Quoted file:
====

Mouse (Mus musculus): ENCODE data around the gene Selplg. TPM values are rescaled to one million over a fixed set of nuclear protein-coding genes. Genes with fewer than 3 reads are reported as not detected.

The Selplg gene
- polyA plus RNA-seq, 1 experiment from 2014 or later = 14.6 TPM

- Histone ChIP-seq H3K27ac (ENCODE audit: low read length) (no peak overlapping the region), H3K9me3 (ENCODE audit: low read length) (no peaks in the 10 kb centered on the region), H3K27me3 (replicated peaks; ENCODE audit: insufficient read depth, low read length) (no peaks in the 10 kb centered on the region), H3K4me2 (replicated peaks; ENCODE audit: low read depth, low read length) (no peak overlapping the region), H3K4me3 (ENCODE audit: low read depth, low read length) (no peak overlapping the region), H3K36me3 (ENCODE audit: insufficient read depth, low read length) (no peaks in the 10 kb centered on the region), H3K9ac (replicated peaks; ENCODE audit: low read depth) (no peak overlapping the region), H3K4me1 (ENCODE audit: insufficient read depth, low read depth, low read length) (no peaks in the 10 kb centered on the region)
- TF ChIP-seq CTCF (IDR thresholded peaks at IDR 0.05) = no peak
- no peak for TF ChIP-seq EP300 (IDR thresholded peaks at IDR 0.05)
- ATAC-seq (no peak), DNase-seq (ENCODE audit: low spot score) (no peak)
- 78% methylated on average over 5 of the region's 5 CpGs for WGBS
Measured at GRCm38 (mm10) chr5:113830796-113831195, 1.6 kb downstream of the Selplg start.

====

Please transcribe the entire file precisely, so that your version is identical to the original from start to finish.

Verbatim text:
Mouse (Mus musculus): ENCODE data around the gene Selplg. TPM values are rescaled to one million over a fixed set of nuclear protein-coding genes. Genes with fewer than 3 reads are reported as not detected.

The Selplg gene
- polyA plus RNA-seq, 1 experiment from 2014 or later = 14.6 TPM

- Histone ChIP-seq H3K27ac (ENCODE audit: low read length) (no peak overlapping the region), H3K9me3 (ENCODE audit: low read length) (no peaks in the 10 kb centered on the region), H3K27me3 (replicated peaks; ENCODE audit: insufficient read depth, low read length) (no peaks in the 10 kb centered on the region), H3K4me2 (replicated peaks; ENCODE audit: low read depth, low read length) (no peak overlapping the region), H3K4me3 (ENCODE audit: low read depth, low read length) (no peak overlapping the region), H3K36me3 (ENCODE audit: insufficient read depth, low read length) (no peaks in the 10 kb centered on the region), H3K9ac (replicated peaks; ENCODE audit: low read depth) (no peak overlapping the region), H3K4me1 (ENCODE audit: insufficient read depth, low read depth, low read length) (no peaks in the 10 kb centered on the region)
- TF ChIP-seq CTCF (IDR thresholded peaks at IDR 0.05) = no peak
- no peak for TF ChIP-seq EP300 (IDR thresholded peaks at IDR 0.05)
- ATAC-seq (no peak), DNase-seq (ENCODE audit: low spot score) (no peak)
- 78% methylated on average over 5 of the region's 5 CpGs for WGBS
Measured at GRCm38 (mm10) chr5:113830796-113831195, 1.6 kb downstream of the Selplg start.